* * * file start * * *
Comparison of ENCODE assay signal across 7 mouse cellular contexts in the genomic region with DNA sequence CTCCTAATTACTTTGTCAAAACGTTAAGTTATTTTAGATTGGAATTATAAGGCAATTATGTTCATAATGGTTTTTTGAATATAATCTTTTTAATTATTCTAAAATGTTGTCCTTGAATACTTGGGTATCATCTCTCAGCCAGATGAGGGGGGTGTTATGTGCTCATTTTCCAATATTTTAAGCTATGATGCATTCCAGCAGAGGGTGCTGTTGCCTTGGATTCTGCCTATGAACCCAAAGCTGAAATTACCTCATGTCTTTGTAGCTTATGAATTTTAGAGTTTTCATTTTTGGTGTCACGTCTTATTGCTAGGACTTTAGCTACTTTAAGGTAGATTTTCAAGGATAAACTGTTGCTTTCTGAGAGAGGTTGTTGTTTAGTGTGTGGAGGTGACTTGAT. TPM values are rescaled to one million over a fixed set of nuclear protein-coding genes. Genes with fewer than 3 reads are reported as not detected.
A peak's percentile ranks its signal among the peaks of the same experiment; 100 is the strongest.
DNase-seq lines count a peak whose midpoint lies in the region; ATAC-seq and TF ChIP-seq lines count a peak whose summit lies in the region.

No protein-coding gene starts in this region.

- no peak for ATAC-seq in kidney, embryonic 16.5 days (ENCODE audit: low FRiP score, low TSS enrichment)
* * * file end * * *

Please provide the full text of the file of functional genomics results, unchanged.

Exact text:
Comparison of ENCODE assay signal across 7 mouse cellular contexts in the genomic region with DNA sequence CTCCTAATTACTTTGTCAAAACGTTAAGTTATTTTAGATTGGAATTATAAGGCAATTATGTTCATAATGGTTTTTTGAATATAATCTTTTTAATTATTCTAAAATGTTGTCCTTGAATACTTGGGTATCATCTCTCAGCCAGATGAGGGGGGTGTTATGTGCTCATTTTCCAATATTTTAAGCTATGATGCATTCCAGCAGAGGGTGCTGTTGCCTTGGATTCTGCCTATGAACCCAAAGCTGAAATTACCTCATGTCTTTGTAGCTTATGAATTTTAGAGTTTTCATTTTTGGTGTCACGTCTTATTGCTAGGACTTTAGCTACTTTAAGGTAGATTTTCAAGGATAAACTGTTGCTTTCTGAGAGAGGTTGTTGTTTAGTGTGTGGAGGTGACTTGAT. TPM values are rescaled to one million over a fixed set of nuclear protein-coding genes. Genes with fewer than 3 reads are reported as not detected.
A peak's percentile ranks its signal among the peaks of the same experiment; 100 is the strongest.
DNase-seq lines count a peak whose midpoint lies in the region; ATAC-seq and TF ChIP-seq lines count a peak whose summit lies in the region.

No protein-coding gene starts in this region.

- no peak for ATAC-seq in kidney, embryonic 16.5 days (ENCODE audit: low FRiP score, low TSS enrichment)